Last week I bought a few shares of a very small community bank called Sugar Creek Financial Corp. (OTC:SUGR). This position is part of a basket of micro-cap community banks with similar characteristics. I hope that some of these small banks will be acquired at some point. So the basket is mostly a bet on the continuing consolidation in the community bank space.
Individually none of these banks can be counted on to work out very well. You simply don’t know which ones will be acquired, or when. So concentrating your investments is probably a bad idea, but I think a basket approach works pretty well in this situation. SUGR has many of the things I look for in the banks in my basket: a large discount to tangible book value, small size, a bank activist that holds a substantial stake and some insider ownership.
Here’s some summary financial data about SUGR:
Share price: $10.25
Outstanding shares: 785,192
Market cap: $8.05m
Tangible book value: $11.8m (June 30)
Price / tangible book value: 0.68x
Total assets: $96.1m
Equity to assets: 12.3%
Non-performing assets: 0.96%
SUGR is marginally profitable with net income of just $91k in fiscal 2019 (ended March 31, 2019) and $143k in fisc. 2018. SUGR is the holding company for Tempo Bank, which does business in Trenton, Illinois. SUGR’s loan book is concentrated in single-family, owner occupied real estate, which made up 84% of their total loans of ~$86m on March 31. The company only has $96m in total assets which makes it an extremely small bank, even among OTC listed community banks.
The bank’s deposit base is not attractive. SUGR only had $5.5m of non-interest bearing deposits on March 31, and $40.6m of certificates of deposit on which they paid a 2.09% weighted average rate in fisc. 2019. Other banks are always looking for attractive deposit bases when they’re evaluating potential acquisitions and this is often reflected in the premiums they are willing to pay. Banks that are interested in acquiring SUGR are not going to pay a large premium over book value.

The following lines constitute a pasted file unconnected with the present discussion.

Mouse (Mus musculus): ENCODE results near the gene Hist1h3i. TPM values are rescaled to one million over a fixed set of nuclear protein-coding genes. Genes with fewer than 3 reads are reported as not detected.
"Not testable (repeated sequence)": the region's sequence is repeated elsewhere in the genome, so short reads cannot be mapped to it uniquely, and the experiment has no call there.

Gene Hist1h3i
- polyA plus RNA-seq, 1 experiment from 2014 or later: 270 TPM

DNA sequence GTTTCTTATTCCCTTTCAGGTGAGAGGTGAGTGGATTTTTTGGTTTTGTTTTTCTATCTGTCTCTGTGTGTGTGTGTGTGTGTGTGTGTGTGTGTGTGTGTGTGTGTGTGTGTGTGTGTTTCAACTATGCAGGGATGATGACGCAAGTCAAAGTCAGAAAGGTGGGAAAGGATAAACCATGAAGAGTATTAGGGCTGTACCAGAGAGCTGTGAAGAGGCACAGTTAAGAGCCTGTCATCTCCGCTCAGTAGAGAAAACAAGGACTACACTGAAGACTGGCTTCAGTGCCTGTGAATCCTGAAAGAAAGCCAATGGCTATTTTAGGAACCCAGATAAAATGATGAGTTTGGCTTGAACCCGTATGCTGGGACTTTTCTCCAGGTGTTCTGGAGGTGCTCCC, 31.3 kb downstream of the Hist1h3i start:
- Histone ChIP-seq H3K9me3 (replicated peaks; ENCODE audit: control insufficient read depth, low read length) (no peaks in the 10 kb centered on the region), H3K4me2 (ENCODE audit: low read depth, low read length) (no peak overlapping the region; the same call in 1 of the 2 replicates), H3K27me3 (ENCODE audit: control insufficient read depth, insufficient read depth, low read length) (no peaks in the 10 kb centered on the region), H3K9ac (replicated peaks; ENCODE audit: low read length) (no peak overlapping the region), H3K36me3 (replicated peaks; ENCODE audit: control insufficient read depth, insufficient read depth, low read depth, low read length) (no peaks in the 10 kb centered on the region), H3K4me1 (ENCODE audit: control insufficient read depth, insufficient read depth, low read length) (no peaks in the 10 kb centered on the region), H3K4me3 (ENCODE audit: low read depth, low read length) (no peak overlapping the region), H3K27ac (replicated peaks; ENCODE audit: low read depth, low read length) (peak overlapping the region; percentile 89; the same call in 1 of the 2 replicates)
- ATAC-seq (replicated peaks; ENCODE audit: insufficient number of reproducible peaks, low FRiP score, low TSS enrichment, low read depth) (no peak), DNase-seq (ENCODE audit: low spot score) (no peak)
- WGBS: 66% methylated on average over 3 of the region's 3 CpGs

In April, 2014 SUGR completed its “second step” conversion in which the Mutual Holding Company (MHC) converted to a stock holding company. There are some rules that provide limitations around share buybacks and selling the company after a conversion. I think the restriction for a sale after a conversion is three years. So if management wants to sell the make, it should now be possible to do so.
Activist and insider ownership
It always helps to have an activist bank investor in a small bank like this. SUGR has one in Terry Maltese, whose Maltese Capital Management holds 10.1% of the outstanding shares. SUGR is only a rounding error in their total portfolio of bank stocks though, so it is probably not a top priority for them to realize value here. That said, they do own it and Maltese probably wants to see the bank sold at some point.
Insiders owned 11.9% of the outstanding shares as of June 28, 2019.
Stilwell activism in 2015
In March, 2015 another well known bank activist, Joseph Stilwell, had a position in SUGR as well. In their 13D-filing the Stilwell funds said this:
Our purpose in acquiring shares of Common Stock of the Issuer is to profit from the appreciation in the market price of the shares of Common Stock through asserting shareholder rights. We do not believe the value of the Issuer’s assets is adequately reflected in the current market price of the Issuer’s Common Stock.